Displaying items by tag: emissions - passivehouseplus.ie

Who needs retrofit standards?

We all do, argues Dr Peter Rickaby, but the goal of mass retrofitting our energy inefficient building stock is hampered by the fact that when it comes to most retrofits, we simply don’t know what we’re trying to achieve.

Construction sector commits to big carbon savings at COP21

The UK Green Building Council has come together with Green Building Councils from around the world to publish a series of commitments from the private sector that would result in massive carbon savings from buildings and construction.

Power to the people

Power to the people
The ESB's Home Insulation Scheme aimed to upgrade the homes of 1,000 pensioners on fuel allowance last year - it ended up reaching almost three times that number, reducing carbon emissions and improving the lives of many. Lenny Antonelli found out more.

Peak timing

Peak timing
As the organisation entrusted by OECD countries to predict future global energy supplies, the International Energy Agency’s projections have significant impact on energy policy around the world. IEA officials recently told The Guardian that the organisation’s figures on oil supply had been inflated and that oil peak is happening. Richard Douthwaite assesses the fall out

Capital L

Capital L
With the goal of achieving zero carbon standards for new homes by as soon as 2013, environment minister John Gormley has committed to introducing 60 per cent energy and carbon reductions under changes to part L of the building regulations next year. John Hearne spoke to leading industry figures to find out how the revised regulation could raise standards for both new and existing homes.

Methane & climate change

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With the threats posed by anthropogenic climate change now accepted as a key international issue, efforts to curb carbon dioxide emissions are becoming manifest around the world in spite of – and even as a response to – the global recession. But any such efforts may be in vain if the focus on carbon dioxide distracts from the need to curtail methane emissions, as Richard Douthwaite explains

Increase in energy use in Irish buildings despite recession

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Rising energy use in buildings contributed to an increase of 1.5% in overall energy demand in 2008, despite the economy contracting by 3% over the same period, a new report from Sustainable Energy Ireland (SEI) reveals today.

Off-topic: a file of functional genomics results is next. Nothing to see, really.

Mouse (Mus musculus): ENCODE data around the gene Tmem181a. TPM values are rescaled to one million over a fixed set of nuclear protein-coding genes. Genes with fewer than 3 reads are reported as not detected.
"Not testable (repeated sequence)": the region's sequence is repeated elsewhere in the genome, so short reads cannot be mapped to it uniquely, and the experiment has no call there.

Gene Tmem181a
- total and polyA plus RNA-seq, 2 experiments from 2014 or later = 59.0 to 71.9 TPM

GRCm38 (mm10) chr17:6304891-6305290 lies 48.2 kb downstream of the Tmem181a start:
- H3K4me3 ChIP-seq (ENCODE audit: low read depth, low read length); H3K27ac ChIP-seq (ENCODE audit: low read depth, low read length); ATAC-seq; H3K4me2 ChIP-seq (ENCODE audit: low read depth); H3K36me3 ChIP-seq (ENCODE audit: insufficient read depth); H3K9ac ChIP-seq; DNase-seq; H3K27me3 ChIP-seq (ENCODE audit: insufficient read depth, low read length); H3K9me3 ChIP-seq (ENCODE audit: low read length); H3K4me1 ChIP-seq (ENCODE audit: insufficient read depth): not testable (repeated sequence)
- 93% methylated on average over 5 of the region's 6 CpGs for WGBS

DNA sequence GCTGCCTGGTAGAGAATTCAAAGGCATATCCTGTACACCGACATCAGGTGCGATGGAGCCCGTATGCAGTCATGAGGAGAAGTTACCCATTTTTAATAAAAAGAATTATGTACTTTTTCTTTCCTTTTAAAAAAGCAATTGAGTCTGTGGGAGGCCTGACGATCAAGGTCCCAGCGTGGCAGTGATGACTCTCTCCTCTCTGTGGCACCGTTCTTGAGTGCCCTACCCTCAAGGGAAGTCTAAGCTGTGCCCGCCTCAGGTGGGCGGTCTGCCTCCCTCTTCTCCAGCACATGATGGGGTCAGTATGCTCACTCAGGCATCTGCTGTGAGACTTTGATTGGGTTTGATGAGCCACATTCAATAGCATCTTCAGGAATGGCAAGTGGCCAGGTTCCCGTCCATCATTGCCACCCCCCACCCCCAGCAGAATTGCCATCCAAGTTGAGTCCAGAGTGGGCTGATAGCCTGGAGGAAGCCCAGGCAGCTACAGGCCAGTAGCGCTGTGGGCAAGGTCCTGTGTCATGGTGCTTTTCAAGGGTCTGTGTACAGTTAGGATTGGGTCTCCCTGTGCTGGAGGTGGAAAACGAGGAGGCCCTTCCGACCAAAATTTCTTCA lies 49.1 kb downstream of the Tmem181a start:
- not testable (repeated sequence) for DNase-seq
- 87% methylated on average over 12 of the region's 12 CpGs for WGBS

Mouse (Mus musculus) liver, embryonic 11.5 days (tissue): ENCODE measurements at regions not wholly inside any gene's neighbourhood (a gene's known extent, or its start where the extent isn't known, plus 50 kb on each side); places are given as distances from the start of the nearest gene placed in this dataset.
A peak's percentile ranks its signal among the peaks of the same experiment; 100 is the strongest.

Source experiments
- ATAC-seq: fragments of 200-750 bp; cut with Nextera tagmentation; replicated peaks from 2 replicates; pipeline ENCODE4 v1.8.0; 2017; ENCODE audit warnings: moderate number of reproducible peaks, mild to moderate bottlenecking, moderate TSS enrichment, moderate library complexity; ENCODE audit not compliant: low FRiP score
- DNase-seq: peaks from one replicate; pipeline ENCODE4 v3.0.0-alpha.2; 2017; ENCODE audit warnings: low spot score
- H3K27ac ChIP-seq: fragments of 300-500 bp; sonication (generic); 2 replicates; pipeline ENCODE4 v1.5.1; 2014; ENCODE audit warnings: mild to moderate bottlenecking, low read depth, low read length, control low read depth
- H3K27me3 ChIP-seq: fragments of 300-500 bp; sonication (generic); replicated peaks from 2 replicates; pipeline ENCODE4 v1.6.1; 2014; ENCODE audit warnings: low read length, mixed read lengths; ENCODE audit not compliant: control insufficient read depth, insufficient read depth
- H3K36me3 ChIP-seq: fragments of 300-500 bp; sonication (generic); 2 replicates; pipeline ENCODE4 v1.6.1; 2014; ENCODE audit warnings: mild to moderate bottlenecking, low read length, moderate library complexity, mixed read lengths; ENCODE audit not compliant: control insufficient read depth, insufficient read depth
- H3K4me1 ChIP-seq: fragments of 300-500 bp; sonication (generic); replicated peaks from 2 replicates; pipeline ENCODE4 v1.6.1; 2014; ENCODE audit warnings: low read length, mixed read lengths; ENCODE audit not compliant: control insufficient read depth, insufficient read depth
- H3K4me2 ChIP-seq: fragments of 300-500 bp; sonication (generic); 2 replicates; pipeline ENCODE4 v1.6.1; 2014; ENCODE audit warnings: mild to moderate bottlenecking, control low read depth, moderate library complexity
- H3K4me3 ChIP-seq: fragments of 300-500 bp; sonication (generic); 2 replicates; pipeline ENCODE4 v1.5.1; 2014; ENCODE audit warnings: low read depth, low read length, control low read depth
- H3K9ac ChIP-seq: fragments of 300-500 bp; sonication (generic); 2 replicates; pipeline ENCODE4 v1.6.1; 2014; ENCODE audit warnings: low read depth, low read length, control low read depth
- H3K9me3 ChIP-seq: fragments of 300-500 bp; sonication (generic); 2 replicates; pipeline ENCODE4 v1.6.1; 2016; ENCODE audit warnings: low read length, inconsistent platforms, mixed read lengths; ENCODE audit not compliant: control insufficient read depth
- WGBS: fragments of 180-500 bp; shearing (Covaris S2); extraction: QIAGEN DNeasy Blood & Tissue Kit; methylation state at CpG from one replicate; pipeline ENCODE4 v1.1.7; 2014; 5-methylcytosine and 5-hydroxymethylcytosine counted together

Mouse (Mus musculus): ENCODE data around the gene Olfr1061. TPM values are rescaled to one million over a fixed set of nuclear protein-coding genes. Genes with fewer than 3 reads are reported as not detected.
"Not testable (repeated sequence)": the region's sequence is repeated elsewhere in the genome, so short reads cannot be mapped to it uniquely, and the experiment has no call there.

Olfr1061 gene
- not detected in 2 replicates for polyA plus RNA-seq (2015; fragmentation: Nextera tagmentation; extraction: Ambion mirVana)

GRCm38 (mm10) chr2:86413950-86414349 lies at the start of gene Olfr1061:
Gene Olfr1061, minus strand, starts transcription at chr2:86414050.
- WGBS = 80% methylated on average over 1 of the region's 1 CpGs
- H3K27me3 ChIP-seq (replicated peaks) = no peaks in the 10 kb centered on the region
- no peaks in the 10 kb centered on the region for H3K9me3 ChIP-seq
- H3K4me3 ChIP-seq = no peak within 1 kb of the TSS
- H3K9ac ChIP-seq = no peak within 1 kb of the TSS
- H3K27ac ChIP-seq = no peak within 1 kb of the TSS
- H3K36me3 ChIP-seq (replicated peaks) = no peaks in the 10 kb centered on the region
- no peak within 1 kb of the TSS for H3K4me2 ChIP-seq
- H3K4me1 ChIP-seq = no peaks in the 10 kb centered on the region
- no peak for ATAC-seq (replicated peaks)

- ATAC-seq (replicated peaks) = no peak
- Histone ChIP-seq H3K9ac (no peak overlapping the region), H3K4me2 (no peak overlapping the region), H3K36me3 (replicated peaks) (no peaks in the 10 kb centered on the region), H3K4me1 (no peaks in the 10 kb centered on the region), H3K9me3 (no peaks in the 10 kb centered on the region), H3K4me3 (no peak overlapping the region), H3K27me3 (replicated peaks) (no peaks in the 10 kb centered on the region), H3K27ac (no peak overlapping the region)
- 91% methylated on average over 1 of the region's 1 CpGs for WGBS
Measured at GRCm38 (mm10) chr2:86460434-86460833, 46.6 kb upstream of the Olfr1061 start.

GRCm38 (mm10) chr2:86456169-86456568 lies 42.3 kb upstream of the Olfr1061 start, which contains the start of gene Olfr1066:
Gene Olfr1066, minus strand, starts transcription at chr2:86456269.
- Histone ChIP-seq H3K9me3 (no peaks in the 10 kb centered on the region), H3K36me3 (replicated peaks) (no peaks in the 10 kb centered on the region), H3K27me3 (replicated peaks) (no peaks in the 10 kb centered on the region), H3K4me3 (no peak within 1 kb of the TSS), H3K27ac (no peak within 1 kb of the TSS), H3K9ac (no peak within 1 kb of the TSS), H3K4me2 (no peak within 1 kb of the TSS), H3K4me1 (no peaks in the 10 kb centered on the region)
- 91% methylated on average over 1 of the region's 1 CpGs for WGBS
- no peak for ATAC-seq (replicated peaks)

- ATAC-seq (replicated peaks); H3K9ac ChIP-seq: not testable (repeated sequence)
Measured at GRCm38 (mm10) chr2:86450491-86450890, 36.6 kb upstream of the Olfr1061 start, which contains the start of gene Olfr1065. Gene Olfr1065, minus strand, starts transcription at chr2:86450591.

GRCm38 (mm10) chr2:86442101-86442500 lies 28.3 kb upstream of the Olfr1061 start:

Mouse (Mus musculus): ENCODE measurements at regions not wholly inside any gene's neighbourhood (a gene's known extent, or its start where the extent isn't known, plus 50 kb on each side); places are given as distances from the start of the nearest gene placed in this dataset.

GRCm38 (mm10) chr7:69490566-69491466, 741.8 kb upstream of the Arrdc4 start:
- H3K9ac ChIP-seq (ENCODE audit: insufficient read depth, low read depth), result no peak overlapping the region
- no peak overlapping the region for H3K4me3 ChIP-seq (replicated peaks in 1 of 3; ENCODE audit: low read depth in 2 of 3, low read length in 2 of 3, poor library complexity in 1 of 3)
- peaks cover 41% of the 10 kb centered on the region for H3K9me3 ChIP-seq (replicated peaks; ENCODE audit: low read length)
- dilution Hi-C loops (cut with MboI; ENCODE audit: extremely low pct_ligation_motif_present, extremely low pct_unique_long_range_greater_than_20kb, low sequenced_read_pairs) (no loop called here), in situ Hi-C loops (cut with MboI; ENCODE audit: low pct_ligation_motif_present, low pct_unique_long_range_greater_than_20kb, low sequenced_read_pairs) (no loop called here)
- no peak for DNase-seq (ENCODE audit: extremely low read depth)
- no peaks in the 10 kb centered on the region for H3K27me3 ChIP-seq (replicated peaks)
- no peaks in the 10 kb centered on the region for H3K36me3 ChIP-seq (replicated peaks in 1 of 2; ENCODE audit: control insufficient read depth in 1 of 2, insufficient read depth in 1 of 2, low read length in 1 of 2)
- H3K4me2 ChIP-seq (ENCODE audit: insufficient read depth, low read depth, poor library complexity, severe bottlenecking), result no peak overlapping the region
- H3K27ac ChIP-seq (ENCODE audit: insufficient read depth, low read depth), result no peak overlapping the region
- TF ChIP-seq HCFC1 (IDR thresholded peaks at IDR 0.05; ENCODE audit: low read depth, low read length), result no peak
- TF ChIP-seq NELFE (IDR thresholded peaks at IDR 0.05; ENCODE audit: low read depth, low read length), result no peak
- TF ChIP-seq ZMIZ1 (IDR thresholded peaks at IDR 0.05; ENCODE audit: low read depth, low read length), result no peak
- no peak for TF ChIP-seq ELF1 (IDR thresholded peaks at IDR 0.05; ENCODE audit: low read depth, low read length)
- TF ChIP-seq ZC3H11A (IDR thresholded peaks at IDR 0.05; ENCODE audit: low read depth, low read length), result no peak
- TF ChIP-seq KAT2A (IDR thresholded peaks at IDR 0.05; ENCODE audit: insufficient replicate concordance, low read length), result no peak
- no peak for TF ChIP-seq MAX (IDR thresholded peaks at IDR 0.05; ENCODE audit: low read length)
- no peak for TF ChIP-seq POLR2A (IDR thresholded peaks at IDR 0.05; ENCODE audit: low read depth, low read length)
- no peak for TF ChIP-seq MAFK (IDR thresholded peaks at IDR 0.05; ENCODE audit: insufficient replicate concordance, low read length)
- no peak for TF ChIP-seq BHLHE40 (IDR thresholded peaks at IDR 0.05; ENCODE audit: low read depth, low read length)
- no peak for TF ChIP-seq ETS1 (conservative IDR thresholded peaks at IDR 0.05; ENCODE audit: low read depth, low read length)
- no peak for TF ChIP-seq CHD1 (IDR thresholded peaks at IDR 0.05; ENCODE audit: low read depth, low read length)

Insulating Ireland

Insulating Ireland
The vast majority of Irish buildings are in need of substantial energy upgrade work. Given the difficult economic conditions and low public awareness of the cost, comfort and health benefits of a well-designed energy renovation, the notion of upgrading most Irish buildings is a considerable challenge. However, as Lenny Antonelli explains, new ideas are emerging that could stimulate energy upgrade work on an unprecedented scale.

Shifting ground

Shifting Ground
Unless greenhouse gas emissions from land are tackled, any efforts to reduce emissions from buildings may fall short in attempting to stave off the worst consequences of climate change. Richard Douthwaite explains how, with a little ingenuity, techniques can be applied to dramatically reduce land emissions whilst simultaneously providing new raw material streams and energy source

World 'needs radical cuts' on CO2

More carbon dioxide needs to be absorbed than emitted by 2050 in order to prevent catastrophic climate change.

Neutral Ground

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Watford, just over 30 kilometres north of London, is now home to an aspirational new house, developed by an Irish company, designed to completely remove carbon emissions from the home. Jason Walsh visited the site to learn more

Green power

Eamonn Ryan and John Gormley
Newly elected Green Party Ministers John Gormley & Eamon Ryan talk to Construct Ireland about their vision for a sustainable future.

Free Heat

As Ireland struggles to meet its commitments to reducing CO2 emissions in accordance with the Kyoto Protocol, the renewable energy sector continues to flourish as wind farms rapidly develop and solar energy becomes increasingly viable

Green Electricity

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Everyone knows that the cheapest way of doing something can turn out to be very expensive in the end. The decision to make Ireland ’s electricity system so reliant on gas is about to bear this principle out. By Richard Douthwaite.

Passive Potential

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The Passive House standard, an internationally renowned approach to building that negates the need for conventional heating, has attracted considerable interest in Ireland recently as energy prices continue to rise. Vivienne Brophy, Dr Irena Kondratenko, Patxi Hernandez and Kevin Burke of UCD’s Energy Research Group look at the effect this approach could have on cutting Ireland’s energy consumption and CO2 emissions.

Building a low carb future

The need to reduce CO2 emissions and energy consumption from buildings has never been more immediate. There is a growing consensus that we must reduce our dependence on rapidly depleting, carbon intensive fossil fuels, which, amongst other things, will involve overhauling how buildings are designed, constructed and used.
The need to reduce CO2 emissions and energy consumption from buildings has never been more immediate. There is a growing consensus that we must reduce our dependence on rapidly depleting, carbon intensive fossil fuels, which, amongst other things, will involve overhauling how buildings are designed, constructed and used.

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